Why teens participate in ‘sexting’

Why teens participate in ‘sexting’

Peer pressure and popularity in school are nothing new, but the way cell phones are being used to generate so-called social currency in teens is raising new concerns. A new study finds that it is increasingly common for adolescents to use mobile porn and participate in “sexting” or sending sexual images and/or messages via their mobile phones, as a way to increase their social status.

The study, published in late February in the journal Media Psychology, examined the link between teens’ level of popularity and their use of mobile phones for sexting and downloading, as well as producing and sending sexual or pornographic images.

Researchers found that despite the risks, teens were still willing to engage in the behavior with their peers. The study also revealed that there is pressure to participate in sexting and mobile porn use to gain peer acceptance, which suggests that these behaviors help teens show or achieve status in a given social circle.

Study results came from a large-scale survey of teens between the ages of 11 and 20 years old. The study explored four main aspects of peer group dynamics associated with sexting and mobile porn use. The categories included same-sex popularity, other-sex popularity, perceived peer pressure and the need for popularity.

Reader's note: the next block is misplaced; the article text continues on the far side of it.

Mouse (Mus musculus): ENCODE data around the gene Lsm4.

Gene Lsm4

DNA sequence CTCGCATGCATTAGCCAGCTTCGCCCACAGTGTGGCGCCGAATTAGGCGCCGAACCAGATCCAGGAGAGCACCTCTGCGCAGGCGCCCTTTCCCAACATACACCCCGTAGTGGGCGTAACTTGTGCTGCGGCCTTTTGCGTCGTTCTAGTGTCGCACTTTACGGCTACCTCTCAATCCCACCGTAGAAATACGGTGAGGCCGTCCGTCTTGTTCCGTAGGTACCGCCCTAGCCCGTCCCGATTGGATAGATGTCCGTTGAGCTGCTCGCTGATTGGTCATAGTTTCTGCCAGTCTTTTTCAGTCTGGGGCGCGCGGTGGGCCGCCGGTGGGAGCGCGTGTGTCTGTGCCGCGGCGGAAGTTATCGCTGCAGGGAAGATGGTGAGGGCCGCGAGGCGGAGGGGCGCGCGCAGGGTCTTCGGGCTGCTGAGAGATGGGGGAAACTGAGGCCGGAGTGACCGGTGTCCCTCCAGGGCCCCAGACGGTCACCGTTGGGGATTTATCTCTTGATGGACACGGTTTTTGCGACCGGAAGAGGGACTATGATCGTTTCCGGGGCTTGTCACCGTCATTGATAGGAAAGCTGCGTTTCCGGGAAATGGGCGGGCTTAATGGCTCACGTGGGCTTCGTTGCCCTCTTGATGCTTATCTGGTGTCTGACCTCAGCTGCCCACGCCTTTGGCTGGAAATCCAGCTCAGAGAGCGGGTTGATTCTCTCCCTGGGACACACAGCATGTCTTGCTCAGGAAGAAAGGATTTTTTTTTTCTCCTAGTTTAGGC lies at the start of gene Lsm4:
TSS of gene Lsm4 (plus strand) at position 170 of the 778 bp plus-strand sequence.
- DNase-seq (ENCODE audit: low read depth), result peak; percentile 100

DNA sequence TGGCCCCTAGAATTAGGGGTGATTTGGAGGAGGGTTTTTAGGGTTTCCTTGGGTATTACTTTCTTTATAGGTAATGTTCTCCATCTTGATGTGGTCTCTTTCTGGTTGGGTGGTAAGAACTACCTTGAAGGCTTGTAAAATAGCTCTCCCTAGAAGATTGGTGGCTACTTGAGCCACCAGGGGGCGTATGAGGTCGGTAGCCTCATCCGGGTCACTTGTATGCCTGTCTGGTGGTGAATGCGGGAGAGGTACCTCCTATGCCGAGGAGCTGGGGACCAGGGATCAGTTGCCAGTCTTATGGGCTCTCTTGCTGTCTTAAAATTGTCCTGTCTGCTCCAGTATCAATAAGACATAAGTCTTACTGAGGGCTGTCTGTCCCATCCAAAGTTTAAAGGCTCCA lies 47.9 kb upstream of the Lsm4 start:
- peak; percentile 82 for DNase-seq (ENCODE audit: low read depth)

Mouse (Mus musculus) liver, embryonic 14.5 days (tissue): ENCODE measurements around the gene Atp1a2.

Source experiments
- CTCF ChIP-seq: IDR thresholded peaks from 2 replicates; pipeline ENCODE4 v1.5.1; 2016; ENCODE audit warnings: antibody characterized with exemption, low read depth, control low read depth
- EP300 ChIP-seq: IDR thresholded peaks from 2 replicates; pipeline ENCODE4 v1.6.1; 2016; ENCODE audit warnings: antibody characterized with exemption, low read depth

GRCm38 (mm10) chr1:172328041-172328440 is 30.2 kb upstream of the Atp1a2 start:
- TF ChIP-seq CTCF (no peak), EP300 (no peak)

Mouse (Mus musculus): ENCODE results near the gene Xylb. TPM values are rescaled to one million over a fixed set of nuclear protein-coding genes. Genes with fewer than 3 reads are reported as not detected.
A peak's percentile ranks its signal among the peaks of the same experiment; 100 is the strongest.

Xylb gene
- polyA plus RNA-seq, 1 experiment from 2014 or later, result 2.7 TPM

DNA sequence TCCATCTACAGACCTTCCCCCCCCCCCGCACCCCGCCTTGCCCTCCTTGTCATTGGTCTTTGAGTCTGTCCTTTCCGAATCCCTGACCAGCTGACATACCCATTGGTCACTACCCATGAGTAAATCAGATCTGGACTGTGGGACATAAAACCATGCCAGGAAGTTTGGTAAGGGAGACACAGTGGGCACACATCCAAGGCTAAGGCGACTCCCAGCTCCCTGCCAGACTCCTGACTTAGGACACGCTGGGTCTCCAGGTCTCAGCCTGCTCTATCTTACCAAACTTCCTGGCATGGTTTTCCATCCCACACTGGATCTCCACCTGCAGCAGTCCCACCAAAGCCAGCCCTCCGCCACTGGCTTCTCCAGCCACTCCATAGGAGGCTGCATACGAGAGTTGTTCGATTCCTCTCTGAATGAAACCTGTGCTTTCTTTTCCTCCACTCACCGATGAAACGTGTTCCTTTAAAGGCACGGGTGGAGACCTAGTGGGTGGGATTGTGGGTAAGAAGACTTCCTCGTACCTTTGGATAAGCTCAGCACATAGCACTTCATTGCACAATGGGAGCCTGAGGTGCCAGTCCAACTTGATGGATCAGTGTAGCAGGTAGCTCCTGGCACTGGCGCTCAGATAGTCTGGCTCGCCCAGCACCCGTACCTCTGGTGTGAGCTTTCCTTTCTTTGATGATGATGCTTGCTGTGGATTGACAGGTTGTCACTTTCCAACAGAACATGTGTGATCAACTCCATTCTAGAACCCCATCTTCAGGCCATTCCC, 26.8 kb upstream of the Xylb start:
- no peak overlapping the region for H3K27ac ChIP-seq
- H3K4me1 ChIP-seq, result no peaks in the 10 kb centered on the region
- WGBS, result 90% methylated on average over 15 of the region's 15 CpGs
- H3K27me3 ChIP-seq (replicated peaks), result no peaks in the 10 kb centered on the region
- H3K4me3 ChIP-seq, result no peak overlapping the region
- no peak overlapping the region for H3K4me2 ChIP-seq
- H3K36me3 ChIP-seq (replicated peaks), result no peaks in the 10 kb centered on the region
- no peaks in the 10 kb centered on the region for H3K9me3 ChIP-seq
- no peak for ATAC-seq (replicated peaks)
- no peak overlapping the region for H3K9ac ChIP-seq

“I think it is important to remember that research suggests that only 20 to at the most 30 percent of teens have engaged in sexting, while the percent approached/encouraged to sext is much higher. Therefore, the majority of teens are exercising good judgment in not sexting ,” says Dr. Bobbi Viegas-Miller, a licensed clinical psychologist with Advocate Medical Group in Park Ridge, Ill.

“As parents and as a community, we need to continue to educate teens about the potential negative consequences of sharing intimate pictures of themselves with others, help tweens and teens with impulse control and emotion regulation, consider taking away or limiting access to technology at parties or slumber parties where tweens/teens may experience more peer pressure to sext, and educate parents on how to monitor and talk to their kids about technology,” she adds.

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Comments

4 Comments

  1. As young as 11 years? Yikes. Thanks for the article. I’m going to forward this on to my family!

  2. I find this very sad — and scary.

  3. Agreed, Eric. It’s very disturbing. But I think if we educate our children and help them navigate all of this technological stimuli, perhaps we can help them avoid the traps.

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health enews Staff
health enews Staff

health enews staff is a group of experienced writers from our Advocate Aurora Health sites, which also includes freelance or intern writers.